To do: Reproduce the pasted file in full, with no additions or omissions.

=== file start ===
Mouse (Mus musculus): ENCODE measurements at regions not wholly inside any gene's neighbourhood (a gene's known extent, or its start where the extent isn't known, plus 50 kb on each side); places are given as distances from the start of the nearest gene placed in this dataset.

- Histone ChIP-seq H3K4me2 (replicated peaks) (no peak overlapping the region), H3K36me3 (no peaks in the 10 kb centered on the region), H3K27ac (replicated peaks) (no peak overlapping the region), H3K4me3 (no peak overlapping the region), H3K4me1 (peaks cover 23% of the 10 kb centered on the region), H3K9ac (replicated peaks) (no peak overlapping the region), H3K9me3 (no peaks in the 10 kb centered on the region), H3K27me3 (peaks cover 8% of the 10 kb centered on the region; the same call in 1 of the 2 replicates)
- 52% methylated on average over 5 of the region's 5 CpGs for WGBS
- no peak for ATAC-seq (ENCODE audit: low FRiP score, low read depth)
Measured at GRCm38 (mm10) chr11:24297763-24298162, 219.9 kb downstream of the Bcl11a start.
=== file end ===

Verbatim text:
Mouse (Mus musculus): ENCODE measurements at regions not wholly inside any gene's neighbourhood (a gene's known extent, or its start where the extent isn't known, plus 50 kb on each side); places are given as distances from the start of the nearest gene placed in this dataset.

- Histone ChIP-seq H3K4me2 (replicated peaks) (no peak overlapping the region), H3K36me3 (no peaks in the 10 kb centered on the region), H3K27ac (replicated peaks) (no peak overlapping the region), H3K4me3 (no peak overlapping the region), H3K4me1 (peaks cover 23% of the 10 kb centered on the region), H3K9ac (replicated peaks) (no peak overlapping the region), H3K9me3 (no peaks in the 10 kb centered on the region), H3K27me3 (peaks cover 8% of the 10 kb centered on the region; the same call in 1 of the 2 replicates)
- 52% methylated on average over 5 of the region's 5 CpGs for WGBS
- no peak for ATAC-seq (ENCODE audit: low FRiP score, low read depth)
Measured at GRCm38 (mm10) chr11:24297763-24298162, 219.9 kb downstream of the Bcl11a start.